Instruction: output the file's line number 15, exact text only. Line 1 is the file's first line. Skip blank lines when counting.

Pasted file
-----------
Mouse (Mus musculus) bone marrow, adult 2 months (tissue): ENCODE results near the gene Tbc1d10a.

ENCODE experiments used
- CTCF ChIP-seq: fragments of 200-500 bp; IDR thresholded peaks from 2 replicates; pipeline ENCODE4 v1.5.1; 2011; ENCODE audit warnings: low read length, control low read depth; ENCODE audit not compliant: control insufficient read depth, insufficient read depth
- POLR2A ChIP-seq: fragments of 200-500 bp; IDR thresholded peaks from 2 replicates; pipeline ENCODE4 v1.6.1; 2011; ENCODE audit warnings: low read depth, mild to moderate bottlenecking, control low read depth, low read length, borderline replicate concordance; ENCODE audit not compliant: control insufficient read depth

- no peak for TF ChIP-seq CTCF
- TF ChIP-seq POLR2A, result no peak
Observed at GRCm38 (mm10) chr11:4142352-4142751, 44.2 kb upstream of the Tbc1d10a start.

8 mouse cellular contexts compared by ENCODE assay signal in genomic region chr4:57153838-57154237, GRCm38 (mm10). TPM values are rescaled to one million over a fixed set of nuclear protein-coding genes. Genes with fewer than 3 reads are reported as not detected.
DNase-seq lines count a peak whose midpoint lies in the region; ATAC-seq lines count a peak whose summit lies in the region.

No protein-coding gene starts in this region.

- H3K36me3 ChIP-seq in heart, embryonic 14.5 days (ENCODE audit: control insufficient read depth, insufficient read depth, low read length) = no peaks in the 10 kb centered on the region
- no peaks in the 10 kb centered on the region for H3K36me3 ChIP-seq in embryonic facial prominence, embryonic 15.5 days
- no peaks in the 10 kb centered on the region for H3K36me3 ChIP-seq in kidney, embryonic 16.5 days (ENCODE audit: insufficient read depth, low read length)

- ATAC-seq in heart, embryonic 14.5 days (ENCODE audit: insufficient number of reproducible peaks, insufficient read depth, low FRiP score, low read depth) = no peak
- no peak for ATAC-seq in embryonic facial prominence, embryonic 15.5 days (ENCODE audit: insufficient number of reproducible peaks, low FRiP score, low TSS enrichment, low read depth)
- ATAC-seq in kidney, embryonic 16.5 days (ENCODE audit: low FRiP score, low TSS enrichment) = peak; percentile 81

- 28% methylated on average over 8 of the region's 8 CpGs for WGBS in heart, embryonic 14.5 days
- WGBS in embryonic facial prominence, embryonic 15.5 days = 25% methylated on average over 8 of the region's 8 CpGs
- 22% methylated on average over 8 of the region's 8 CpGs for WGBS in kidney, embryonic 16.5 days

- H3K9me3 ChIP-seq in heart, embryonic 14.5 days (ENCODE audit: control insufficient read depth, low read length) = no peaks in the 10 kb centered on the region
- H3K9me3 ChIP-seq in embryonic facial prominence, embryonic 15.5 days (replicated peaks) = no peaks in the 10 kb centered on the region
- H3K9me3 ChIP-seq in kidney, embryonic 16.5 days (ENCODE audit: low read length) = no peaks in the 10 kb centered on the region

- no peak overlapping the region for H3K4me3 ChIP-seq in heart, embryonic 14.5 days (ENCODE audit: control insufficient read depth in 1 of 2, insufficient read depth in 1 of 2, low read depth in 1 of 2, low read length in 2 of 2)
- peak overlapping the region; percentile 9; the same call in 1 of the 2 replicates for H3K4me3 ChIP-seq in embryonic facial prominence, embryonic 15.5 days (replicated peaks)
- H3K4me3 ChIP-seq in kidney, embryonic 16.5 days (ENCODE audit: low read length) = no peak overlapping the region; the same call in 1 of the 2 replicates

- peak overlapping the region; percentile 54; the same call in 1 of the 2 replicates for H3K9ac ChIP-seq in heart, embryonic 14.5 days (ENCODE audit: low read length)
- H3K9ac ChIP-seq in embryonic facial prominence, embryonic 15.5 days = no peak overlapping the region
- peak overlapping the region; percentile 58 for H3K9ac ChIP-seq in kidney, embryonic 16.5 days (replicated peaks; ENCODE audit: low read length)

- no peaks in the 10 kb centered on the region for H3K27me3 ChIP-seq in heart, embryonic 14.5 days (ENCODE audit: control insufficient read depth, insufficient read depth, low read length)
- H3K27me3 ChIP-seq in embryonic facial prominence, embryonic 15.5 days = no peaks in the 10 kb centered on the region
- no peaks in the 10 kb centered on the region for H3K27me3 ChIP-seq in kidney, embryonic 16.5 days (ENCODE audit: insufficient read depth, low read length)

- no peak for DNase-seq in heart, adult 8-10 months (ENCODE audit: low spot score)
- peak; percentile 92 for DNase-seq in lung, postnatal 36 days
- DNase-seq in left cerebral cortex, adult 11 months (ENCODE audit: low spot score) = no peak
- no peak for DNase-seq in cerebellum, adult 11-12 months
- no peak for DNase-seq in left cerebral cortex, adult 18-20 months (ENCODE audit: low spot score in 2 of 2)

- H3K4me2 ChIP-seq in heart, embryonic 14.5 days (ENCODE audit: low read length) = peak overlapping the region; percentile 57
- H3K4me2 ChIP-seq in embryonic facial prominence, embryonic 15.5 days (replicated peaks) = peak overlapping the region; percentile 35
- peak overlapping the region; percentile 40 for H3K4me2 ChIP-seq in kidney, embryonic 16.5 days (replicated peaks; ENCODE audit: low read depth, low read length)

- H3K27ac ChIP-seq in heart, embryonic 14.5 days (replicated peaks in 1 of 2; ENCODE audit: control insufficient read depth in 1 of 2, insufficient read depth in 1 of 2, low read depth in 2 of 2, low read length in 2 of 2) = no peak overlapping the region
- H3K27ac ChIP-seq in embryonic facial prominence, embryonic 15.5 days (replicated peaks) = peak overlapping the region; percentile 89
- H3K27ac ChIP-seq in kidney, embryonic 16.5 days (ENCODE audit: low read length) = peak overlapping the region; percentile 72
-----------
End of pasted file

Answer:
- no peak for ATAC-seq in embryonic facial prominence, embryonic 15.5 days (ENCODE audit: insufficient number of reproducible peaks, low FRiP score, low TSS enrichment, low read depth)